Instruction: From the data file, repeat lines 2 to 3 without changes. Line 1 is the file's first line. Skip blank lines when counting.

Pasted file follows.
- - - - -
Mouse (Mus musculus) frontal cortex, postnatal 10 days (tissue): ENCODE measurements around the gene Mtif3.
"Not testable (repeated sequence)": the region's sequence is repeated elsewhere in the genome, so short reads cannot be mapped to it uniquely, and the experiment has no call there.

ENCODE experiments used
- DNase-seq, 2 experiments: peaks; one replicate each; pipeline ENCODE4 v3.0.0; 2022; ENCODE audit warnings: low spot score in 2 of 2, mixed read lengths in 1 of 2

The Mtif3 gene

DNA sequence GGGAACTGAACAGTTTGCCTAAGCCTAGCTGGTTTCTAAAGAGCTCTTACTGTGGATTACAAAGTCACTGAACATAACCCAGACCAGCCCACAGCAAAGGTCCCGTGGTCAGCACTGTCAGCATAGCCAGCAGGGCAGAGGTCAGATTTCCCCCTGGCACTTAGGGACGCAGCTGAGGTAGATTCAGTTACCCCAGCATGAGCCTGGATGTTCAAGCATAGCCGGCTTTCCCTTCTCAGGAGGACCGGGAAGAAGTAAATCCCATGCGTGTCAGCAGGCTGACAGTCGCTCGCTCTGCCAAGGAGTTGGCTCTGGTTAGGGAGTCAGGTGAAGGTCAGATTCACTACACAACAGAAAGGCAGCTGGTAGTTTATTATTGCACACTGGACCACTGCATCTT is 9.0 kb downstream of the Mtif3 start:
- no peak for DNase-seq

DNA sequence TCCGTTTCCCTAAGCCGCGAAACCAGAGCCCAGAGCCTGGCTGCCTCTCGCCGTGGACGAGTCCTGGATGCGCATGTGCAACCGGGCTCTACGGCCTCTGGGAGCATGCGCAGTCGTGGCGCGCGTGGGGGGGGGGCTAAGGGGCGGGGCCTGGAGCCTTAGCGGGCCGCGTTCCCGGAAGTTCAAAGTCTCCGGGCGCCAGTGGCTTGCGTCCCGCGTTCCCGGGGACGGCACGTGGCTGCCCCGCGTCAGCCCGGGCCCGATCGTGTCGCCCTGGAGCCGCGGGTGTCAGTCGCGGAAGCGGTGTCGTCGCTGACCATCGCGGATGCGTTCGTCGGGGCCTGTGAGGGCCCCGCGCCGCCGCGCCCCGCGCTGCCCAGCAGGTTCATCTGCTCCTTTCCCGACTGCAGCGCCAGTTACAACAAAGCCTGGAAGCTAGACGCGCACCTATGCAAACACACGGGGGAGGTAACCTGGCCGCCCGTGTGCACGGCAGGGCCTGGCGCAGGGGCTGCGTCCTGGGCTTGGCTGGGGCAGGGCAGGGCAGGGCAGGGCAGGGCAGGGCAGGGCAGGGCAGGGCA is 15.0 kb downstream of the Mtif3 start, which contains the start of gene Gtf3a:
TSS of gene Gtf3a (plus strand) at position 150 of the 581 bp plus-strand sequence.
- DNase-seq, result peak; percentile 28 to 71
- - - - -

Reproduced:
"Not testable (repeated sequence)": the region's sequence is repeated elsewhere in the genome, so short reads cannot be mapped to it uniquely, and the experiment has no call there.

ENCODE experiments used